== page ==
For most Americans, much of what government does is in the abstract in the sense that it often has no direct bearing on their daily lives, and even the indirect effects are sometimes hard to distinguish.
That’s very true of national government and generally true of state government.
For that reason, you could argue local government plays a far more important role in our lives. The decisions made by our mayors, councilmen, aldermen or selectmen are those that we encounter every day. There’s nothing abstract about potholes or neighborhood crime or our children’s public school education.
That is why it seems counter-intuitive that our local elections produce small turnouts and limited fields of candidates when compared to state or national elections.
It is not uncommon for voter turnout in our municipal elections to be well below 50 percent, sometimes as low as 25 percent.
Every four years this paper urges citizens to vote in these important elections. This year will be no different.
But for now that’s another argument for another time.
Explaining why interest among voters is so low is difficult to grasp, but one legitimate factor is that the voting public doesn’t really have much of a choice to make in many of these races..
Friday is the deadline for candidates to qualify for mayor and aldermen/councilman/selectman races in the Golden Triangle, yet on the eve of this deadline, we are disappointed that so few public-minded citizens have stepped forward to serve in these important positions.
For four years, those who are serving in office have not lacked for criticism among the electorate. Nor have citizens been shy in sharing their view on how our local governments should — or should not — operate.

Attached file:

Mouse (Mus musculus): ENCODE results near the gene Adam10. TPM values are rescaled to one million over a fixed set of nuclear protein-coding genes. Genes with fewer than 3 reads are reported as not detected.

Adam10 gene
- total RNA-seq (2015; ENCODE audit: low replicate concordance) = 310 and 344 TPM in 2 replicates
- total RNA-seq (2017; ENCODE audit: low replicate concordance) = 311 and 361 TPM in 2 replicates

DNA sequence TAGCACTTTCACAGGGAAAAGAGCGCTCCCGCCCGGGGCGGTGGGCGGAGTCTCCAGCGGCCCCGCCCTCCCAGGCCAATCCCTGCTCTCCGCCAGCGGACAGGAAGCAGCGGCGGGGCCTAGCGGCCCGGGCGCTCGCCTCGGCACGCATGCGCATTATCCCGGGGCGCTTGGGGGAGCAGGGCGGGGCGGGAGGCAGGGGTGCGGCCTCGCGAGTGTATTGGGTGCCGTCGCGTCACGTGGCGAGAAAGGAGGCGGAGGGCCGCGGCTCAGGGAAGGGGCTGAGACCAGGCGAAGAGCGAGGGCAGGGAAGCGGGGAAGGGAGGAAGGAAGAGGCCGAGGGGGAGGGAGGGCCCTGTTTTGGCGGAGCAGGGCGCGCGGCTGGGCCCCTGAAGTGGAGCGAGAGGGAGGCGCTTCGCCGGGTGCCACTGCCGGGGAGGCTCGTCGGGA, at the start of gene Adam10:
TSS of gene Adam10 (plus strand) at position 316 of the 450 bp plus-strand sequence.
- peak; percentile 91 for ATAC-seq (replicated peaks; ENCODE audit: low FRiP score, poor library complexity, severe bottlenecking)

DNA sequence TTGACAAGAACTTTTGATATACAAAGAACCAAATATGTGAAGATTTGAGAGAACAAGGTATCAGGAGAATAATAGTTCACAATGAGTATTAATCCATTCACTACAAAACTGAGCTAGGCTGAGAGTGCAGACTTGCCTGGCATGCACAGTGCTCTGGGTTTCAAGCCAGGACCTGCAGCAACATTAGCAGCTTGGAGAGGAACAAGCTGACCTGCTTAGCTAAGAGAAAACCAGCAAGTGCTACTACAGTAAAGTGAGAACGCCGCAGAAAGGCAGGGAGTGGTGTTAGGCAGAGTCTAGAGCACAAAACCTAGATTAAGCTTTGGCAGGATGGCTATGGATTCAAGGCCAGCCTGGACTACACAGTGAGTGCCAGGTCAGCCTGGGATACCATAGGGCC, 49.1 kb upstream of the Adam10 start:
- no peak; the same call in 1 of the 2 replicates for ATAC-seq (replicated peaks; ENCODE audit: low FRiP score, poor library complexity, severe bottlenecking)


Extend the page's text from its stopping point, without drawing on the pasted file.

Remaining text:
But when qualifying time rolls around, that criticism does not translate into candidates who are willing to act on their convictions instead of just talk about them.
In Columbus, Starkville and West Point, 11 of 19 races are uncontested as of Thursday morning, including Starkville Mayor. Only two of Starkville’s seven alderman positions have more than a single candidate. That’s true of three of six council seats in Columbus and two of five selectman seats in West Point.
In Caledonia, where all of its aldermen are selected at-large, there are six candidates running for five seats.
Taken as a whole, 19 of 27 available positions in these four local governments are occupied by incumbents.
These numbers appear to reflect a citizenry that is pleased with the way their communities are being governed.
If that’s not the case, there remains time for candidates to step forward.
The deadline for qualifying for office is Friday.
Competitive races are indicative of an engaged citizenry and make for better government. Iron sharpens iron, as the saying goes.
We are certain there are people in our community who are fit for office, whose contributions as office-holders will improve our communities.
Now is the time to step up.